Published in the May 17, 2017 edition


WAKEFIELD — In his keynote speech at WAKE-UP’s breakfast and annual meeting held Tuesday at Crystal Community Club on Preston Street, Wakefield Police Chief Rick Smith told a group of about 50 people a story about 40-year-old Joseph Bresnyan, father of four children, who was changing a flat tire on I-80 near Sacramento, Calif. when he was struck and killed by a passing motorist after drifting onto the shoulder of the highway. The incident happened only two weeks ago — Wednesday, May 3.
A Highway Patrol Officer arrested 24-year-old Brandon Rotolo for driving while under the influence of marijuana. He was later charged with manslaughter.
“As a law enforcement officer I, like 800,000 other law enforcement professionals (in this country), fear this may become more of the norm as we move forward into this distracted world we live in,” said Chief Smith. “Legalization of marijuana, the opioid crisis, bullying, texting, unprotected sex. Welcome to America. Welcome to Wakefield.”
Now in its sixth year, WAKE-UP, an acronym for Wakefield Unified Substance Abuse is headed by Director Catherine Dhingra who was at the breakfast to recognize community leaders, school resource officers, employees of the Health Department and members of the Youth Action Team from Wakefield Memorial High School for their extraordinary work in raising awareness about substance abuse and other negative behaviors and the work they are doing to eliminate the town from their disastrous effects.
Dhingra said she appreciated all the support she has received from members of the community over the past six years and spoke about WAKE-UP’s accomplishments this past year, including parent sports orientations, training for coaches on how to spot substance abuse, Parent University’s “In Plain Sight” event, a merchant safety forum and ice cream social at the McCarthy Senior Center on Converse Street.
Mental health programs included a one-hour training for school faculty members, the Interface Referral Service, the updating of patrol officers on available community resources and youth mental health first aid for 130 participants in an eight-hour training session held for school paraprofessionals, Beebe Library staff and interested community members.
Dhingra commented that the “collaboration and commitment” of everyone involved, including residents, businesses, organizations, professionals and advocates who work together to promote a healthy community environment. “None of our accomplishments would have been possible without everyone working together,” she said.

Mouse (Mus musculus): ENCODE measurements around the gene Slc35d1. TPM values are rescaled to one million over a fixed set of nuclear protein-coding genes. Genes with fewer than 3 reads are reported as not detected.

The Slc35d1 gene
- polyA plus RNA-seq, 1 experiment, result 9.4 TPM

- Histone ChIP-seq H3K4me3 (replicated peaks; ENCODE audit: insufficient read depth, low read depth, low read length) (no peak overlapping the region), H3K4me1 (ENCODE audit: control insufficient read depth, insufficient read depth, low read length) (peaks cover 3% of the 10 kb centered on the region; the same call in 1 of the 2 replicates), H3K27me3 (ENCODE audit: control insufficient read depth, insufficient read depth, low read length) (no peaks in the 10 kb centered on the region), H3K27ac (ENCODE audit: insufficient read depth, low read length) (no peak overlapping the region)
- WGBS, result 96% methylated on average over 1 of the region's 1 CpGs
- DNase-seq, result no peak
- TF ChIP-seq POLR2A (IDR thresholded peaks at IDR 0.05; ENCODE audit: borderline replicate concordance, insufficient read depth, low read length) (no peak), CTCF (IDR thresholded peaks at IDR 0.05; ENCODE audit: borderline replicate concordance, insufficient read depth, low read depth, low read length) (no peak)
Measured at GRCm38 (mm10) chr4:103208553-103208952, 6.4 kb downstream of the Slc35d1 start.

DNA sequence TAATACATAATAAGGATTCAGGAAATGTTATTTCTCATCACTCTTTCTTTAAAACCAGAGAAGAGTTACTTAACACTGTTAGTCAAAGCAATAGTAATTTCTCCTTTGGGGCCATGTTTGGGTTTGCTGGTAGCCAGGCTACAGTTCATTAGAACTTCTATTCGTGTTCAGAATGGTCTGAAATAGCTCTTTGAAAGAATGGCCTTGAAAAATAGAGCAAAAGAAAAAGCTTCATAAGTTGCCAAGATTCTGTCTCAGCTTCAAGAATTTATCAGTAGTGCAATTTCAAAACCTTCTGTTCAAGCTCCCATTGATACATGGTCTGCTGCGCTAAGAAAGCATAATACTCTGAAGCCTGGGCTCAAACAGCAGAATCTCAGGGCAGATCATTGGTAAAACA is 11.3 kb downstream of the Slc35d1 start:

As part of the effort to keep Wakefield’s youth safe, copies of a 23-page Wakefield Youth, Health & Safety Guide were distributed to those attending the breakfast.
The guide, published by Wakefield’s Health Department and printed by the Daily Item, provides parents with useful health and safety information that can be discussed with children and their peers such as tips, trends and local resources concentrating on topics such as alcohol, tobacco and drug use prevention, healthy eating and active living and stress management.
Taking the 2017 community awards for their hard work to protect Wakefield’s youth were Brendan Kent, athletic, health and wellness director for the town’s public schools and Amy Rando, family services officer representing Wakefield’s Police Department.
Jared Hurley, youth action team leader, touched briefly on projects undertaken inside schools, including healthy Instagram contests, liquor store assessments and “Kick Butts Day.”
Looking forward to 2018, WAKE-UP plans to work on the expansion of the network of recovery coaches to support people returning from treatment programs, the development and implementation of a juvenile alcohol and drug diversion program for first-time offenders and the implementation of the SBIRT screening tool (Screening, Brief Interview and Referral to Treatment) for all grade 7 and 9 students in Wakefield’s schools.
Chief Smith gave a brief history of WAKE-UP and said that in 2011 a discussion was held about how Wakefield could protect the community, particularly its youth, from addiction to drugs, tobacco and excessive use of alcohol.
“We brainstormed, and it was decided to convene a local awareness group,” he said. “It involved the Health Department, police, schools, outside substance abuse experts, clinicians and many others. Upon recognizing the need in Wakefield, WAKE-UP was born. Our child has grown since 2011. Our child has matured.
“We live in days of legal marijuana, an opioid crisis that took the lives of 1,526 people in Massachusetts alone in 2015. Stuff doesn’t matter—boats, cars, fancy things don’t matter. What matters is to ask the questions: Did I seize an opportunity to do something for people with the talents I was lucky enough to be given? Did I make a difference in the lives of people who needed me?”
WAKE-UP and the people involved, Smith said, are making a difference.
“Hopefully, we won’t ever have to deal with a tragedy like the one that happened on I-80 in Sacramento,” he said.
Also attending were Town Administrator Stephen P. Maio, State Rep. Paul Brodeur, Superintendent of Schools Dr. Kim Smith, WAKE-UP Youth Coordinator Kara Showers, Health Director Ruth Clay, Selectman Tony Longo and School Resource Officers Kelley Tobyne and Michael Pietrantonio.
Youth Action Team members were also recognized, including Hurley, Kaitlin Murphy, Liam Cosgrove, Tommy Lucey and Kaia Carioli.